The woman looked on the table with approval, for her house had always prided itself upon its good fare. The Cluniac’s urbane composure was stirred to enthusiasm. He said a Confiteor tibi Domine, rolling the words on his tongue as if in anticipation of the solider mouthfuls awaiting him. The keen weather had whetted his appetite and he thanked God that his northern peregrinations had brought him to a house where the Church was thus honoured. He had liked the cavalier treatment of the lean parish priest, a sour dog who brought his calling into disfavour with the rich and godly. He tucked back his sleeves, adjusted the linen napkin comfortably about his neck, and fell to with a will. He raised his first glass of hippocras and gave thanks to his hostess. A true mother in Israel!

She was looking at him with favour. He was the breed of monk that she liked, suave, well-mannered, observant of men and cities. Already he had told her entertaining matter about the French King’s court, and the new Burgrave of Ghent, and the escapades of Count Baldwin. He had lived much among gentlefolk and kept his ears open . . . She felt stronger and cheerfuller than she had been for days. That rat-hunt had warmed her blood. She was a long way from death in spite of the cackle of idiot chirurgeons, and there was much savour still in the world. There was her son, too, the young Philip . . . Her eye saw clearer, and she noted the sombre magnificence of the great room, the glory of the brocade, the gleam of silver. Was she not the richest woman in all Bruges, aye and in all Hainault and Guelderland? And the credit was her own. After the fashion of age in such moods her mind flew backward, and she saw very plain a narrow street in a wind-swept town looking out on a bleak sea. She had been cold, then, and hungry, and deathly poor. Well, she had travelled some way from that hovel. She watched the thick carved stems of the candlesticks and felt a spacious ease and power.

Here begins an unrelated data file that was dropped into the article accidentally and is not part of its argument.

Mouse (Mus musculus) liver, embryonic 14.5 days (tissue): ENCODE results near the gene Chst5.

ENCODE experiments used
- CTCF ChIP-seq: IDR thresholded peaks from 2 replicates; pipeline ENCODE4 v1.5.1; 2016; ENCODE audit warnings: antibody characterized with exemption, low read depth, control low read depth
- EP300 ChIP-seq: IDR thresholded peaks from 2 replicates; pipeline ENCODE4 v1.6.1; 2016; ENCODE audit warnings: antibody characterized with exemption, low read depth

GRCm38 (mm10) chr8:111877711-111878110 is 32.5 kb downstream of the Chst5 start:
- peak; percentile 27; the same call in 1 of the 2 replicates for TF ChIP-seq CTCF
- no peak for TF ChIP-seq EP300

The Cluniac was speaking. He had supped so well that he was in love with the world.

‘Your house and board, my lady, are queen-like. I have seen worse in palaces.’

Her laugh was only half pleased. ‘Too fine, you would add for a burgher wife. Maybe, but rank is but as man makes it. The Kings of England are sprung of a tanner. Hark you, father! I made a vow to God when I was a maid, and I have fulfilled my side of the bargain. I am come of a nobler race than any Markgrave, aye, than the Emperor himself, and I swore to set the seed of my body, which the Lord might grant me, again among the great ones. Have I not done it? Is not Philip my son, affianced to that pale girl of Avesnes, and with more acres of pleasant land to his name than any knightlet in Artois?’

The Cluniac bowed a courtly head. ‘It is a great alliance — but not above the dignity of your house.’

‘House you call it, and I have had the making of it. What was Willebald but a plain merchant-man, one of many scores at the Friday Market? Willebald was clay that I moulded and gilded till God put him to bed under a noble lid in the New Kirk. A worthy man, but loutish and slow like one of his own hookers. Yet when I saw him on the plainstones by the English harbour I knew that he was a weapon made for my hand.’ Her voice had become even and gentle as of one who remembers far-away things. The Cluniac, having dipped his hands in a silver basin, was drying them in the brazier’s heat. Presently he set to picking his teeth daintily with a quill, and fell into the listener’s pose. From long experience he knew the atmosphere which heralds confidences, and was willing to humour the provider of such royal fare.